In this article we review our Public Health Priorities Series, which highlights a range of public health challenges linked by a need for decision-makers to act. These are all areas where we as a society have a choice about the path we take. In some critical areas, such as New Zealand's new smoke-free policies, we are world leaders. This illustrates what can be achieved by the wonderful fusion of public health evidence and progressive Government policy. The other issues highlight stark choices in areas such as creating a more or less fair society and a more or less healthy environment. A unifying theme is the need to radically change our framing towards long-term thinking in all areas of policy making. Our children and future generations will thank us for thinking of them.
This is an election year. We don’t know who will be in government come October. But we do know that the decisions made by those in power will have wide-ranging effects on the health and well-being of all New Zealanders and the long-term sustainability of our environment.
Highlighting research and evidence to help policymakers have a positive effect on public health is a key part of what the Public Health Communication Centre does, as we explain in our launch article introducing the Centre.
With that aim in mind, the PHCC has put out a Public Health Priorities Series to launch our new Public Health Expert Briefing. Across the series, authors lay out challenges and solutions for six key areas in public health united by the need for our decision-makers to act. The topics have been selected because they are areas where we as a society have a choice about the path we take. The list is not exhaustive; we will be covering many more public health issues in the coming months.
Priorities series overview
Below we summarise and link to the articles in the series.
The series kicked off with Nick Wilson’s article on the need for a long-term perspective to tackle public health issues and existential risks.
“Short-term thinking leads to the neglect of multiple public health problems, particularly long-term disease prevention and mounting environmental health concerns where the burden falls on those living in coming decades.”
Nick and co-authors suggest several policy changes, including creating a new Risk Commissioner role in government.
We need actions now to ensure all people have access to warm, dry, safe, affordable housing that they have reason to value. Philippa Howden-Chapman and co-authors highlight the complexity of Aotearoa’s public housing system.
“Despite the scale of Kāinga Ora’s new builds and large-scale community regeneration, the housing system is now under considerable pressure, not only due to the ongoing supply shortfall, but sometimes due to the number of government organisations involved with different and sometimes conflicting institutional rules. Complicated funding and overlapping and unclear responsibilities lead to too many people struggling to find their way through the system to find a home.”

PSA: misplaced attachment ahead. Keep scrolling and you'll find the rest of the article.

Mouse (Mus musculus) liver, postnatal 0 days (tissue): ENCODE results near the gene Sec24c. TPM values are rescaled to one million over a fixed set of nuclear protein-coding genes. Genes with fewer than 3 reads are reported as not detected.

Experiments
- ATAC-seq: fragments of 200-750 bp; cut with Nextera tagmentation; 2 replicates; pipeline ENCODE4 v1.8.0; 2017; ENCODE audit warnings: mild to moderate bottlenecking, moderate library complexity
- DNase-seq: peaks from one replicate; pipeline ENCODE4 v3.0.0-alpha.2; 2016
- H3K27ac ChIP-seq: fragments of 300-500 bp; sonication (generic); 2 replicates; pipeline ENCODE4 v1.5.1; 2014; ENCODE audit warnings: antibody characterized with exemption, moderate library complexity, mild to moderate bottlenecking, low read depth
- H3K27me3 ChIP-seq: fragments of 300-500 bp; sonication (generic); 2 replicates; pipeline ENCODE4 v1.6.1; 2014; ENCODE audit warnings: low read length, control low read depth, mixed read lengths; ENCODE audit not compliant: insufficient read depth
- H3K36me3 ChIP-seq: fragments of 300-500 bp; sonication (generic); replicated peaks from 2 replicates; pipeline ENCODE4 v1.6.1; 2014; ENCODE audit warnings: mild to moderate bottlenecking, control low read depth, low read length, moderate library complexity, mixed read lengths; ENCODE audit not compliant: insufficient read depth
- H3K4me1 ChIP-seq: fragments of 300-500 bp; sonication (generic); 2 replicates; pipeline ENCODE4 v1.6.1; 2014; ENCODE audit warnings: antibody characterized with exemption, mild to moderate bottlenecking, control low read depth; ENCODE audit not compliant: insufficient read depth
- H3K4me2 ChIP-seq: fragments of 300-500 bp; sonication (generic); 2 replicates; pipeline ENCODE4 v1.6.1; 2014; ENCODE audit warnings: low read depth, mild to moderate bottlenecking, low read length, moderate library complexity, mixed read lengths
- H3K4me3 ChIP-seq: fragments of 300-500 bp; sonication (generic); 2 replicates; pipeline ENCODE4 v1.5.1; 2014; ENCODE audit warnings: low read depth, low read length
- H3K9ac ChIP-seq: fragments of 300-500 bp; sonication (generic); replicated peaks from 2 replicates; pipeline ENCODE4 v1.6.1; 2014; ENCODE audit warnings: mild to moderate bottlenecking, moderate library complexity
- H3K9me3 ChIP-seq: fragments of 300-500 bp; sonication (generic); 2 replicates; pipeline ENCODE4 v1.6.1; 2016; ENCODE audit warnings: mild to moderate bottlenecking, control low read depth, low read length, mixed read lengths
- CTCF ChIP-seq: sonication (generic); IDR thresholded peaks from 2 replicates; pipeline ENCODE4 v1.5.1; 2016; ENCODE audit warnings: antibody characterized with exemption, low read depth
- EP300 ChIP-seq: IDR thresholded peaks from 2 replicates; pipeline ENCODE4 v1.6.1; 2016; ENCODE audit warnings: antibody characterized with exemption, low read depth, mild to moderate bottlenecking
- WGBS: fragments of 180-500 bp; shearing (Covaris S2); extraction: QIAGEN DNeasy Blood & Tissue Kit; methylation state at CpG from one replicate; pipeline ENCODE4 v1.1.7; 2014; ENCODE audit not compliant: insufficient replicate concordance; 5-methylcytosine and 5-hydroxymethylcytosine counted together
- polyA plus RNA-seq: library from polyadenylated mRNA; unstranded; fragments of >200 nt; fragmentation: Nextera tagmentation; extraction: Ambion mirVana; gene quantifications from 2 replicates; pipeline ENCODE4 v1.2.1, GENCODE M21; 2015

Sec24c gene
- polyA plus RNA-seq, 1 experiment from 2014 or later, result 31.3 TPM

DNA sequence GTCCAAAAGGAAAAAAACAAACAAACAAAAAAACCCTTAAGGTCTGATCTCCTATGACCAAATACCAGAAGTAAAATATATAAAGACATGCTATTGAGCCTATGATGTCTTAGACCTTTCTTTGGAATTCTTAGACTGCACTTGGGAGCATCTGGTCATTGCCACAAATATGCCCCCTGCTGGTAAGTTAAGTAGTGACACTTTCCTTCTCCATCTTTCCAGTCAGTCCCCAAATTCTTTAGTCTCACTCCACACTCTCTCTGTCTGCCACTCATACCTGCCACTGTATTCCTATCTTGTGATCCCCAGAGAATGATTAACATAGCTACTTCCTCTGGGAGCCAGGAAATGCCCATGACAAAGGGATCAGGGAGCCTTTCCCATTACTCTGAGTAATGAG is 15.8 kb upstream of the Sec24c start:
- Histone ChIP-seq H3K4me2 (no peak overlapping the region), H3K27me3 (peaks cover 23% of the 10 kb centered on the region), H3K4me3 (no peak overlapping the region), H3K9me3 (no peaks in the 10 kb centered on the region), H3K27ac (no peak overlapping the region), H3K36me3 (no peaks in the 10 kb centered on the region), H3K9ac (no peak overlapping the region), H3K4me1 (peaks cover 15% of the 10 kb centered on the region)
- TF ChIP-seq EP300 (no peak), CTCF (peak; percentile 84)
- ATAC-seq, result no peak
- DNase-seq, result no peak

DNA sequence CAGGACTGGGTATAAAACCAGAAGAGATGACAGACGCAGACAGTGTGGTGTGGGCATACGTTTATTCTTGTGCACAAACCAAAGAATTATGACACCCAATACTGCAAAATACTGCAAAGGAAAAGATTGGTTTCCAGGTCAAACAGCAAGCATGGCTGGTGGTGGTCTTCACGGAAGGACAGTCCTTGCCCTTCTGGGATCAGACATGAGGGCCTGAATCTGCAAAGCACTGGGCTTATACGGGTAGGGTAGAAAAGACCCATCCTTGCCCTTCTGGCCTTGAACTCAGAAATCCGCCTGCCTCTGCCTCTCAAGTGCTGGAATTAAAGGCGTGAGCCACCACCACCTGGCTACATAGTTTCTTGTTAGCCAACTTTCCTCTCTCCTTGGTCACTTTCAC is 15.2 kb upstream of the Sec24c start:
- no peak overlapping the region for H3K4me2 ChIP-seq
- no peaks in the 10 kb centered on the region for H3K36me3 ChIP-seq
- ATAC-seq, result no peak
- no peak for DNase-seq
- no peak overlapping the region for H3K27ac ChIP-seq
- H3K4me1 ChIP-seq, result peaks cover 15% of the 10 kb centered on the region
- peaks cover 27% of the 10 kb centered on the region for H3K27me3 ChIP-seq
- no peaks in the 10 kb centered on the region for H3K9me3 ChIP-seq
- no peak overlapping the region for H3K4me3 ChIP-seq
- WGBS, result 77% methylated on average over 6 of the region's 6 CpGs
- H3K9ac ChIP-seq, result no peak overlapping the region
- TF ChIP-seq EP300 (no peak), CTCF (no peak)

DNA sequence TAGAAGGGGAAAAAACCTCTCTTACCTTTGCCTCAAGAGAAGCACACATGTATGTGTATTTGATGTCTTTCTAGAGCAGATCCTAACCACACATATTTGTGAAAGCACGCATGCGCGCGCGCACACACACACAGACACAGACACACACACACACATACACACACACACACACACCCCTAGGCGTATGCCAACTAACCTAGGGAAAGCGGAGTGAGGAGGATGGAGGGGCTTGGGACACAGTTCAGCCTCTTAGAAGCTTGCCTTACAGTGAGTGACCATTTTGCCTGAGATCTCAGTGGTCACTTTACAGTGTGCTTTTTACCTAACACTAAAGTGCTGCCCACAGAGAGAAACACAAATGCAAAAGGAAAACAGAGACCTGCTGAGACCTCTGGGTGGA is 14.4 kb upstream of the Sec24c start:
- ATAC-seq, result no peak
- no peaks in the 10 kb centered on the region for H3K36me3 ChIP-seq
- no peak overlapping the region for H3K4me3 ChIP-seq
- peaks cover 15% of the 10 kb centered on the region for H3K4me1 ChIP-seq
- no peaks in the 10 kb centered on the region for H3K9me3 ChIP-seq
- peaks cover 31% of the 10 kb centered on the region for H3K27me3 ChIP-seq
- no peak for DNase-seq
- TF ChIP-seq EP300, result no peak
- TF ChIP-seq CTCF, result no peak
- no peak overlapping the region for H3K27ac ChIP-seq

Jason Gurney and Jonathan Koea draw key lessons from history highlighting the need for Māori leadership across all aspects of health.
“The all-of-population approach has failed for more than a century to address Māori health inequalities. Government policy needs to accommodate tino rangatiratanga and allow Māori the resources and time to address our challenges. This includes supporting initiatives such as the Te Aka Whai Ora, the new Māori Health Authority.”
New Zealand's new smoke-free policies could inspire the rest of the world, writes Richard Edwards and his ASPIRE2025 colleagues. But only if we keep up the momentum to ensure they succeed.
“The action plan could serve as a precedent and exemplar, thereby encouraging adoption of similar approaches in other countries.
“However, challenges remain as the action plan requires implementation of measures that have not been introduced at national level anywhere in the world, and the tobacco industry and its allies are likely to be determined opponents.”
We need a far greater focus on taxing wealth if we are serious about tackling intergenerational inequalities and poverty, writes Louise Delaney.
“Changing the tax system, in particular making use of wealth as a source of revenue, is also critical to ensuring government funding we need now and in the future, given the social, health and environmental challenges faced by Aotearoa New Zealand.”
Marnie Prickett and co-authors close the series with a call to bolster protection of our drinking water. They highlight the preventable nitrate contamination in Waimate water last year as a clear example of how the current system is failing to keep our drinking water safe.
“If suppliers cannot restrict land use and activities to protect source water, and there is a hands-off approach to ensuring regional councils meet their public health responsibilities, then our first barrier is failing. We need to strengthen responsibility and accountability in the system.”
Wider coverage of the series
In addition to drawing several thousand readers to our new website, the articles in the series have also gained wider media attention. Selected examples of coverage include:
- The Briefing will publish further in-depth explainer articles that highlight opportunities to improve public health and the long-term sustainability of our environment.
- It will also publish articles about important and topical public health issues, such as commemorating the 3-year anniversary of the arrival of Covid-19 in Aotearoa and the release of the latest synthesis report from the IPCC this week. Upcoming articles will look at the emerging threat of invasive Group A Streptococcal infection and the health impact of recent flooding.
- There will also be more election-specific content to highlight where our political parties stand on critical public health issues and the choices available to voters.